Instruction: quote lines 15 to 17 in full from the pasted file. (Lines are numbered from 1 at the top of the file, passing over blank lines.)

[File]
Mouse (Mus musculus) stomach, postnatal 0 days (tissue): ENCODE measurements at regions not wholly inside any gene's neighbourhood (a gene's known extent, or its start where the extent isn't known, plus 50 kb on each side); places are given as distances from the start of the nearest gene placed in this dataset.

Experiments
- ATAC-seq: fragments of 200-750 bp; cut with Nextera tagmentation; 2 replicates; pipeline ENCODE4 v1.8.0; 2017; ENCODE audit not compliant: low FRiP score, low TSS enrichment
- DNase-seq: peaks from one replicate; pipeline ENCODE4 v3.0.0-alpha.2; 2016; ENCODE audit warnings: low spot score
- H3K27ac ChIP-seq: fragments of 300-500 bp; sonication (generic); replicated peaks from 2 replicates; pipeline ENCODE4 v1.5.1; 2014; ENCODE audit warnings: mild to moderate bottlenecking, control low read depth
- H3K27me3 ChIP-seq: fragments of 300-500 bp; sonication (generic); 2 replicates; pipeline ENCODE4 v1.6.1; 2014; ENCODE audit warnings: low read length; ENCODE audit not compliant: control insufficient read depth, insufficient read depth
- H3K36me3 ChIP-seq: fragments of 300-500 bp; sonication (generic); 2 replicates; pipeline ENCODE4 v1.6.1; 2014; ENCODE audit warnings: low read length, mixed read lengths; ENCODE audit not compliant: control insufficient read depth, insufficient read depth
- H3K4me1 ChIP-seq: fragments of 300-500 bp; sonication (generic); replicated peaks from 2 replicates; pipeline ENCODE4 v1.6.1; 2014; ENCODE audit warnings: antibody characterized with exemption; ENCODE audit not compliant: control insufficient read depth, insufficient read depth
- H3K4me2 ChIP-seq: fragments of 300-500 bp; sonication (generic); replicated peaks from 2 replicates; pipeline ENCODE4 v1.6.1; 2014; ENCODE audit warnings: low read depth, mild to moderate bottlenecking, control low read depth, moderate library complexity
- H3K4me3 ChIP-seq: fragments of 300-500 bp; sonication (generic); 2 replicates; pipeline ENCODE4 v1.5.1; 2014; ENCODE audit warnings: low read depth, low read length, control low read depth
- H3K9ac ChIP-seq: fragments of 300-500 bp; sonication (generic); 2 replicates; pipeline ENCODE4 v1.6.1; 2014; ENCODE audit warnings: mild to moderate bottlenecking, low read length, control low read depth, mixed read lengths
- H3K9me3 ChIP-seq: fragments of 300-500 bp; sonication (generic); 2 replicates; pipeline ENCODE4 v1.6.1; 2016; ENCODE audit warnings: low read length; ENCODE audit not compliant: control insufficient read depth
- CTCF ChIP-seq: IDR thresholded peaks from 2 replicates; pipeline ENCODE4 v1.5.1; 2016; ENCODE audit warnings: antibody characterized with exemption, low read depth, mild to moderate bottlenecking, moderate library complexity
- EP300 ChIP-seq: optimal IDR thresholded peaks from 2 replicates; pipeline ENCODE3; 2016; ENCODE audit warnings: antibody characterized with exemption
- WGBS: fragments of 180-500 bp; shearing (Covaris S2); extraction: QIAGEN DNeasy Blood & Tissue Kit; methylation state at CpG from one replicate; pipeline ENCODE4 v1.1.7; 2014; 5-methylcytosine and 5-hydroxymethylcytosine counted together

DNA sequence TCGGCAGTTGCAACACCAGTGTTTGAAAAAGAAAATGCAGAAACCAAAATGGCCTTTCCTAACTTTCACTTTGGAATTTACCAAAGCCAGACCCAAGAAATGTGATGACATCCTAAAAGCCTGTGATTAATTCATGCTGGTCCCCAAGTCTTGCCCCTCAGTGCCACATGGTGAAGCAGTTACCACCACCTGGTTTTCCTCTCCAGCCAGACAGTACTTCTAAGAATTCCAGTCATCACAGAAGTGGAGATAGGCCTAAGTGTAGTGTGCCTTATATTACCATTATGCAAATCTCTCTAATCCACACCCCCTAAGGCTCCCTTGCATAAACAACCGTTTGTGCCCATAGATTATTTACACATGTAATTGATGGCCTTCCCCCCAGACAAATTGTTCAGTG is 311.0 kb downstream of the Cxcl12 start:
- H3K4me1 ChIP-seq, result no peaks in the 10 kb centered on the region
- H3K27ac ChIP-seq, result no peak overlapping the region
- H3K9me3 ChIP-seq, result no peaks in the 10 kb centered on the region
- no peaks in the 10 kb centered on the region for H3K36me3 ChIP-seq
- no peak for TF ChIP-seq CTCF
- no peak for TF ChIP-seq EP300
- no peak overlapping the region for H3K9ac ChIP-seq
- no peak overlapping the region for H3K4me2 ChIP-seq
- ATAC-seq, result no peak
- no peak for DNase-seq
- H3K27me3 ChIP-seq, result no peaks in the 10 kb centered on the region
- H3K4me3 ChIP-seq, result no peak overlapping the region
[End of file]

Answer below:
- WGBS: fragments of 180-500 bp; shearing (Covaris S2); extraction: QIAGEN DNeasy Blood & Tissue Kit; methylation state at CpG from one replicate; pipeline ENCODE4 v1.1.7; 2014; 5-methylcytosine and 5-hydroxymethylcytosine counted together

DNA sequence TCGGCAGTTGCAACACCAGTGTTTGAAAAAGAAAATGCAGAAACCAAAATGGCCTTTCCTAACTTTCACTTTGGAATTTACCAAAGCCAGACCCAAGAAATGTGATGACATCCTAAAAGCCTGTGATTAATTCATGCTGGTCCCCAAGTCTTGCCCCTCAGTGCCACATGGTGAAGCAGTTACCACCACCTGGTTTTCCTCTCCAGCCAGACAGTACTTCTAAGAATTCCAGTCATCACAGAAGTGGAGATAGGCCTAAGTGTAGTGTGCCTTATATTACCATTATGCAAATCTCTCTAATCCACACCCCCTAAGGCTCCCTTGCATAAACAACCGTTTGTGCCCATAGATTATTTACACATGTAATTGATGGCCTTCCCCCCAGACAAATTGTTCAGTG is 311.0 kb downstream of the Cxcl12 start:
- H3K4me1 ChIP-seq, result no peaks in the 10 kb centered on the region